Politically Speaking: Sen. Schupp talks about paying for family leave and MU's discord
On the latest edition of the Politically Speaking podcast, Sen. Jill Schupp returns to the show for the third time to talk about the Missouri General Assembly’s fast start.
The Creve Coeur Democrat was elected to the 24th District Senate, which encompasses more than 20 municipalities in St. Louis County. Schupp is part of an eight-person Democratic caucus that’s seen its influence wane as the GOP made gains in the General Assembly’s upper chamber.
Still, that bloc of lawmakers can stop bills if the members band together for a filibuster – but even that power was called into question after the GOP called the “previous question” during the waning days of the legislative session.
Schupp recently proposed a bill with state Rep. Tracy McCreery, D-Olivette, that would provide paid leave for employees who’ve had a child or are caring for an elderly family member. It’s a measure that seeks to expand on the federal Family and Medical Leave Act – which allows for unpaid time off for people who recently gave birth or are caring for family member.
Here’s what Schupp had to say during the show:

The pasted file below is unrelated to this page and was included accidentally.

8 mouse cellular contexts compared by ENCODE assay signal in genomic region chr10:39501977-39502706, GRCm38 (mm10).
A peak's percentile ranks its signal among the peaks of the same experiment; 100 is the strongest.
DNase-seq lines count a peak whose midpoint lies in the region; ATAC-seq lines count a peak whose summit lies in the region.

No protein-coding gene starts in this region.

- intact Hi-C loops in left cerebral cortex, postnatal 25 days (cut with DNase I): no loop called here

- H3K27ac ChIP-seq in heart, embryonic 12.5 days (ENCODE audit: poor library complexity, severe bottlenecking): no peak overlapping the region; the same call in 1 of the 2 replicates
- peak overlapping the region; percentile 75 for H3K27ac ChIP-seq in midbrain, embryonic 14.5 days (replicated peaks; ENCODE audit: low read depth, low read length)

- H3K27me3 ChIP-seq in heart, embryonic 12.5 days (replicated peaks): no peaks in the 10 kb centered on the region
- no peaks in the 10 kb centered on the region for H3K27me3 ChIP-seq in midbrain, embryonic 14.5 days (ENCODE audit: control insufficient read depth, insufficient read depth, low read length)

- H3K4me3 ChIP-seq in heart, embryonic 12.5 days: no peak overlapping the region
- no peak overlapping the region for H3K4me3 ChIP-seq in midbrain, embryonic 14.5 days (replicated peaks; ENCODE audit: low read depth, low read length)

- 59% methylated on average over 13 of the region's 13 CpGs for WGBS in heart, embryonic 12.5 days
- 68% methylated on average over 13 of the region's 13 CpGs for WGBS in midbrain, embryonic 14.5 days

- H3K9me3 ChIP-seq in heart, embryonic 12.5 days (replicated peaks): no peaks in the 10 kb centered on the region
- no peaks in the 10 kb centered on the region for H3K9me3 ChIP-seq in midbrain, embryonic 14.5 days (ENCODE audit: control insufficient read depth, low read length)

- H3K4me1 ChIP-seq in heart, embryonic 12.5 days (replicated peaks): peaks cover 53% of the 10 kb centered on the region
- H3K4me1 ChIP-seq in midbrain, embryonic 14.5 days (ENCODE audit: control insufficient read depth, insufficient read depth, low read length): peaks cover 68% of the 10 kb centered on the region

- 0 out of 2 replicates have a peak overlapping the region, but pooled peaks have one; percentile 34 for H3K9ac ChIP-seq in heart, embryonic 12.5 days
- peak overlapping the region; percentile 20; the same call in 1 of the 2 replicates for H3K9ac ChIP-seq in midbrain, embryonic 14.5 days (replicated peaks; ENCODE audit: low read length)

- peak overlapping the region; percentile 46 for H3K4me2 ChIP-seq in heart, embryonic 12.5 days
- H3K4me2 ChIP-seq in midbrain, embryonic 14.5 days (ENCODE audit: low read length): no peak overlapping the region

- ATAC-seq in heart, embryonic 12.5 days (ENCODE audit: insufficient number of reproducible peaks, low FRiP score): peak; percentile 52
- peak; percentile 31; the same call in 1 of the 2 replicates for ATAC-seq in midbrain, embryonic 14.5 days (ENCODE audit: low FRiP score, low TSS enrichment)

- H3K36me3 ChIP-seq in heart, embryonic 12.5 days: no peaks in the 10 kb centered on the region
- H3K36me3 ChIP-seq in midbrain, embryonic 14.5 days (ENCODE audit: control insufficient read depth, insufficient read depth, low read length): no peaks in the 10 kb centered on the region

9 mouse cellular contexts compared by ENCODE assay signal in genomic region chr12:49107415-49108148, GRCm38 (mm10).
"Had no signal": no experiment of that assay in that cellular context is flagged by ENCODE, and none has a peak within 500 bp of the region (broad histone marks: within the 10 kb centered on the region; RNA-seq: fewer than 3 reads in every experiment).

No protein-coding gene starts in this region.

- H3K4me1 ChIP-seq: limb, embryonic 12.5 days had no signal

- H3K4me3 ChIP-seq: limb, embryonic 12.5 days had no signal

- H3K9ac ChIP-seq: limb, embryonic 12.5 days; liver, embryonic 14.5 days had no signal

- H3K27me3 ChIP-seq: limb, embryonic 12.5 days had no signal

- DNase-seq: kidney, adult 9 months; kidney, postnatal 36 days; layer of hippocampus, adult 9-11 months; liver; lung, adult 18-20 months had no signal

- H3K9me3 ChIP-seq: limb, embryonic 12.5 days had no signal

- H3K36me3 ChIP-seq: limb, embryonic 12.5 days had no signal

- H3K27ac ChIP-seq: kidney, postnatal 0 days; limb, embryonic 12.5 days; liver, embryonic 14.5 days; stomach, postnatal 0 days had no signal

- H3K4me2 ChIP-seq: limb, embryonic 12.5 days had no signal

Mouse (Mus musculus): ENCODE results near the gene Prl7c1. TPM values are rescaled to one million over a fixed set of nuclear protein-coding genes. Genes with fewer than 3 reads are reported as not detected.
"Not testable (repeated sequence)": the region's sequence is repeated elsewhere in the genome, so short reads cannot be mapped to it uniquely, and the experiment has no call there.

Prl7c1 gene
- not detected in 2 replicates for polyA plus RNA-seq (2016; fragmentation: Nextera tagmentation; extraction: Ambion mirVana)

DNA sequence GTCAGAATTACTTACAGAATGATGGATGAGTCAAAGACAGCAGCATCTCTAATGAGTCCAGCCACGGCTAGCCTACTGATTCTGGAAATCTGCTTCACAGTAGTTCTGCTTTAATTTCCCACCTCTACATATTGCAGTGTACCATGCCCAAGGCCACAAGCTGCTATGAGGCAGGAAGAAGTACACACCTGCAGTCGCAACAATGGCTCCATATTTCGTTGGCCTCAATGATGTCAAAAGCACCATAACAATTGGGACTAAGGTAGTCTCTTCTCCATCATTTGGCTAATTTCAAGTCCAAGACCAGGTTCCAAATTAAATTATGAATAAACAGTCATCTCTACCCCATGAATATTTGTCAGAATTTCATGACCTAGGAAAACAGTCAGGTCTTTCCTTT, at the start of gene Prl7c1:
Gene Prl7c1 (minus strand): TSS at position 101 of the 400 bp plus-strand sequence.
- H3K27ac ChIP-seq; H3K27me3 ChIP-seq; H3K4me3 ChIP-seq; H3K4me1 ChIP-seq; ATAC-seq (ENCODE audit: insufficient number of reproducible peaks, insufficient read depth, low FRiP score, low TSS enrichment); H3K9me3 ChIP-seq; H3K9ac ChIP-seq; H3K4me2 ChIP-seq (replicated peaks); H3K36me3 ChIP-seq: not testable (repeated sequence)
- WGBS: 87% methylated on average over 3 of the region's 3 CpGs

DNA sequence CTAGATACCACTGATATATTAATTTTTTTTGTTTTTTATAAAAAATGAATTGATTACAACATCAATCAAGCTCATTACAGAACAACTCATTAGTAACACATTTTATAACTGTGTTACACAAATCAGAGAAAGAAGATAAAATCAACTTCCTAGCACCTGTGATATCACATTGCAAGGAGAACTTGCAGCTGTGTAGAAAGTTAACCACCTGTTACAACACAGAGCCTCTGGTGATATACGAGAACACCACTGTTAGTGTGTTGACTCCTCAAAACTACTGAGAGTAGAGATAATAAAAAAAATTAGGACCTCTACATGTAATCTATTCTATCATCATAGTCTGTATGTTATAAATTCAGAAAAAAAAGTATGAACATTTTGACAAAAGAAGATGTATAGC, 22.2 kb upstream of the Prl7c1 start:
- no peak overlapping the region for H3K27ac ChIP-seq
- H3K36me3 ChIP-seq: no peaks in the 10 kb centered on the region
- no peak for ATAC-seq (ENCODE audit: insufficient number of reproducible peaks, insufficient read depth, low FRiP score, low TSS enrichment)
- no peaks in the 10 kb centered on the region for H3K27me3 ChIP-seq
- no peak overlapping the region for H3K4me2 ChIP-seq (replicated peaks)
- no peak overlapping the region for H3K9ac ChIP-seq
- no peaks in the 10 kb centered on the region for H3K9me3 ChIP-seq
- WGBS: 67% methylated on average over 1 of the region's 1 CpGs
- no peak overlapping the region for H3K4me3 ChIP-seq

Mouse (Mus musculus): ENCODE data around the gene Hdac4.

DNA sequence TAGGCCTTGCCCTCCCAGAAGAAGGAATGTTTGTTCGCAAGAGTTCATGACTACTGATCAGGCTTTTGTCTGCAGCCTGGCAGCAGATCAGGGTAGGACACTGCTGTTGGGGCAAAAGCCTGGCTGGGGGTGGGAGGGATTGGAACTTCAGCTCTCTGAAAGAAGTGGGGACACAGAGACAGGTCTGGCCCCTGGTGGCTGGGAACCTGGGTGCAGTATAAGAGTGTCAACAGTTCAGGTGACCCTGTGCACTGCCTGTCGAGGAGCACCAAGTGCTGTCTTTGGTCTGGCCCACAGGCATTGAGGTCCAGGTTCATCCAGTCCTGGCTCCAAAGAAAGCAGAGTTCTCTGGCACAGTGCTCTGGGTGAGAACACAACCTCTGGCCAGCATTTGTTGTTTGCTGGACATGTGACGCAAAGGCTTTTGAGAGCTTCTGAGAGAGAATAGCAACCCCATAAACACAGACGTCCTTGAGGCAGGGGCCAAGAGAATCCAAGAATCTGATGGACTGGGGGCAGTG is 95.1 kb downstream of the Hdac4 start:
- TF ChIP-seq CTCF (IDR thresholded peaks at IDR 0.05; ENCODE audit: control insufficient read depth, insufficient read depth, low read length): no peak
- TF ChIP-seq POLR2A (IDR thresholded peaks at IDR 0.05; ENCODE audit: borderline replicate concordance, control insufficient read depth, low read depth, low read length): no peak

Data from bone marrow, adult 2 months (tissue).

- Schupp said her legislation with McCreery could become an incentive for professionals to move the state of Missouri – and potentially help lower-wage workers who need time off to bond with their loved ones.
- While she was critical of how University of Missouri-Columbia professor Melissa Click behaved during protests over race relations, Schupp added the intense focus on the communications professor is detracting from a broader point. “It removes our sight from the real concern on campus about whether students of color, minority students are being treated in the same way as their majority white counterparts,” she said.
- Schupp also contends her GOP colleagues are backing off of threats to drastically cut funding from the University of Missouri system’s budget.
- Schupp voted against Sen. Eric Schmitt’s bill aimed at curbing excessive ordinance violations. She says there’s a more localized way to deal with ticket-happy cities. “If they don’t like what you’re doing or what your message is or what the laws are on the books, they can vote you out of office,” Schupp said. “They have that opportunity, because this is their community.”
- After a disastrous end to the 2015 session, Schupp said lawmakers are passing bills more quickly than ever before. But she wondered whether the moral pitfalls that sank the careers of House Speaker John Diehl and Sen. Paul LeVota will be heeded by her future colleagues. “I’d like to think that the better side of our nature takes over. That’s simply not always going to be the case,” she said. “I am sad to say, it may happen again. I don’t know how long those lessons will be heeded.”
Follow Jason Rosenbaum on Twitter: @jrosenbaum
Follow Jo Mannies on Twitter: @jmannies
Follow Jill Schupp on Twitter: @jillschupp
Music: “Trainwreck 1979” by Death From Above 1979